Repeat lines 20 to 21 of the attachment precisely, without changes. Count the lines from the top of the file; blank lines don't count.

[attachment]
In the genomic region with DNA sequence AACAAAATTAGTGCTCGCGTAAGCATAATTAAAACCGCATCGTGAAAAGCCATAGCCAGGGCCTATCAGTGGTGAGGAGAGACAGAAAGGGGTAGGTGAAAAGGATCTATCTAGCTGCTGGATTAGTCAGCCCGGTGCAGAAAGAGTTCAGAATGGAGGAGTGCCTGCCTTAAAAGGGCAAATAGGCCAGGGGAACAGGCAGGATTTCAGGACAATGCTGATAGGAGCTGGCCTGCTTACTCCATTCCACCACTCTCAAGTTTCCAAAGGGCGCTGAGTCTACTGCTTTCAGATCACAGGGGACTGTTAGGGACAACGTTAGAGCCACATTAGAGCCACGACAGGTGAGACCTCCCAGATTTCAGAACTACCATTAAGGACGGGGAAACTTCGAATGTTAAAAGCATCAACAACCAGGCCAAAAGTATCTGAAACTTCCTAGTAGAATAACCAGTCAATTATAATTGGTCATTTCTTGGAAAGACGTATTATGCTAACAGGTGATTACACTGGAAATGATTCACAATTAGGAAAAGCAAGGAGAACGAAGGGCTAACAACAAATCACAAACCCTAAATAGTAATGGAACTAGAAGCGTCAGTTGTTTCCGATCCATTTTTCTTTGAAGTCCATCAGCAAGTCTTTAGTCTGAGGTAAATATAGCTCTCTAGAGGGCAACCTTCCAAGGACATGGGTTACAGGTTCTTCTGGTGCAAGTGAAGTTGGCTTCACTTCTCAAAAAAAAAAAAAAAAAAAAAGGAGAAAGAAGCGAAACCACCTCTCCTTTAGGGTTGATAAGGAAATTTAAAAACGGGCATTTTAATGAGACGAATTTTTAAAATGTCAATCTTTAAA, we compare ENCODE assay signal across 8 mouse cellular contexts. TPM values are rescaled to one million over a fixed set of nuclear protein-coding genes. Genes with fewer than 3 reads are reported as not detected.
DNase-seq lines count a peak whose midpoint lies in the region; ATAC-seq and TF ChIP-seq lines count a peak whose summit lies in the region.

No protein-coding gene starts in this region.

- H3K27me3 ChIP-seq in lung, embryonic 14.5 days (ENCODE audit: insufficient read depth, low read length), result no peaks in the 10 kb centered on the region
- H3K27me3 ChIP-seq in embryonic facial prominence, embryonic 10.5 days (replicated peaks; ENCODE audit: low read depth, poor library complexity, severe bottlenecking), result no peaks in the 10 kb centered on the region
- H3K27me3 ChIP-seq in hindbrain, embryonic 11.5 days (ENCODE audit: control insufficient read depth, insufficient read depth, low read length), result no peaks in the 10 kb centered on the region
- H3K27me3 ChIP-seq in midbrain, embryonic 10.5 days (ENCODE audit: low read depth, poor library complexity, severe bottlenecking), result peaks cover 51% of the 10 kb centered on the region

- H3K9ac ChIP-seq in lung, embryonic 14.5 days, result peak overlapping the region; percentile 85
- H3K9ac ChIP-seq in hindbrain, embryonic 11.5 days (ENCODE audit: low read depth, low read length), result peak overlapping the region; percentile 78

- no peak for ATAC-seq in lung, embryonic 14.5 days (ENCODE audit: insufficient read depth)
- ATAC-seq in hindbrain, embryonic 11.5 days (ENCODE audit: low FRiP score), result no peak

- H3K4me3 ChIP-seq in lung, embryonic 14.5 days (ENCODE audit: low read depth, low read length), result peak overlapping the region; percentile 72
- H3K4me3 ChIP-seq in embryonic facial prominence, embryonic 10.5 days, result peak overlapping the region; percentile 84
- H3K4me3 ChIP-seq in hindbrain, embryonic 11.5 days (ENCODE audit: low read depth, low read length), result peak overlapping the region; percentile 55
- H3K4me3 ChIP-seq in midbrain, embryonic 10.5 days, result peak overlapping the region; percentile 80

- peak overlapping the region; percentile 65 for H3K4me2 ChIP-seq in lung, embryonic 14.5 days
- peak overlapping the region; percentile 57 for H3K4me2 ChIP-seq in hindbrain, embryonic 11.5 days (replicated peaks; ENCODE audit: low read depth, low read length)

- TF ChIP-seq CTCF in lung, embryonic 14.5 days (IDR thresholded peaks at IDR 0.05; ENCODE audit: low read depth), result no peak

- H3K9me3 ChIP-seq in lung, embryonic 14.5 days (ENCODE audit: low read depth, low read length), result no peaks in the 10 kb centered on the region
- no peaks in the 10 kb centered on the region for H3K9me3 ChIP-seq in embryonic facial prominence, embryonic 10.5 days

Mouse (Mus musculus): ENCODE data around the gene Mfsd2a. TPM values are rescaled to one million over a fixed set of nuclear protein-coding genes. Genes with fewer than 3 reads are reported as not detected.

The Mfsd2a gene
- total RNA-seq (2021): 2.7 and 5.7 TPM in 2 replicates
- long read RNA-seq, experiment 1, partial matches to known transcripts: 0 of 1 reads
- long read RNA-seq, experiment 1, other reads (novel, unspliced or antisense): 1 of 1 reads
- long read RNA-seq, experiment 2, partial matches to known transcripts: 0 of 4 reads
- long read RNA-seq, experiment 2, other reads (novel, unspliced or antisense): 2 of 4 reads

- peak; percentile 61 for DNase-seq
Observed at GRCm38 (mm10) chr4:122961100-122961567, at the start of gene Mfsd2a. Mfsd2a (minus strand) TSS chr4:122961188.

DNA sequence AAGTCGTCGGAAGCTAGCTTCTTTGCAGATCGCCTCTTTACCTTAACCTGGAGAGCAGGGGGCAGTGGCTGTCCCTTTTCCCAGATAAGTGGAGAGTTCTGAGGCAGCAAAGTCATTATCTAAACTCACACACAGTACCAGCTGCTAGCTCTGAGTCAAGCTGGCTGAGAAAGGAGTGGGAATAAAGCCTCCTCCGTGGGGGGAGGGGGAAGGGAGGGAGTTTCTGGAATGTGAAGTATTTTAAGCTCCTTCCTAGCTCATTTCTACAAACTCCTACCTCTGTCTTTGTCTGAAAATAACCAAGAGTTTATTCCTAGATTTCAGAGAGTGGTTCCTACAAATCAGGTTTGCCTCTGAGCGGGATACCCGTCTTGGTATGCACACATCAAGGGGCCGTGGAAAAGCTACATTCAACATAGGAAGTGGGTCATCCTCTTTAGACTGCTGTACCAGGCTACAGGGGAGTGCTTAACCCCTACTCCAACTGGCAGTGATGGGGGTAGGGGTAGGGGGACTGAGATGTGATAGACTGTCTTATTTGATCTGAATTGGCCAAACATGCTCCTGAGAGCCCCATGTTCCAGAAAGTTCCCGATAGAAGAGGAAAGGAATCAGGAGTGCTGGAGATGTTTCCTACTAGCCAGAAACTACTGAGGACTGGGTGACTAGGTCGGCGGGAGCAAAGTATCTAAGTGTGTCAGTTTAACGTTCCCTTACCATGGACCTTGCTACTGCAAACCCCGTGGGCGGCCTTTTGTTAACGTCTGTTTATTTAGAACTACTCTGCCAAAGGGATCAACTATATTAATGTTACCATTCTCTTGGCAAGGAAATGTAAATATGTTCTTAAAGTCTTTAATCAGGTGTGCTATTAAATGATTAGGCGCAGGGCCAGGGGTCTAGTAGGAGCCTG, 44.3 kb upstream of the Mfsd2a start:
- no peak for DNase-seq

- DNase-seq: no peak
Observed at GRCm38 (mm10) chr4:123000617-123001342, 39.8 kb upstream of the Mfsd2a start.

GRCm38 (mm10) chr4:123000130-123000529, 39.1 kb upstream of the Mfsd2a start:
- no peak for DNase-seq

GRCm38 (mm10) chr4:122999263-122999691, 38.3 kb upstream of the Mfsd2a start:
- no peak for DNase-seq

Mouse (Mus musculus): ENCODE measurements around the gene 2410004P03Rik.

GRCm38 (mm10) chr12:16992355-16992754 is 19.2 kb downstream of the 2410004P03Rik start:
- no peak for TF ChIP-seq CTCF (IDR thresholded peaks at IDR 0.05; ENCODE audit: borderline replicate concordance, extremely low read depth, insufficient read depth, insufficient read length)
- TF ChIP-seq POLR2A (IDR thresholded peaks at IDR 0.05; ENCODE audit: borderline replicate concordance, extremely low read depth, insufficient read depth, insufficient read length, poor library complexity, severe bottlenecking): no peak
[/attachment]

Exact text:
- no peaks in the 10 kb centered on the region for H3K9me3 ChIP-seq in embryonic facial prominence, embryonic 10.5 days

Mouse (Mus musculus): ENCODE data around the gene Mfsd2a. TPM values are rescaled to one million over a fixed set of nuclear protein-coding genes. Genes with fewer than 3 reads are reported as not detected.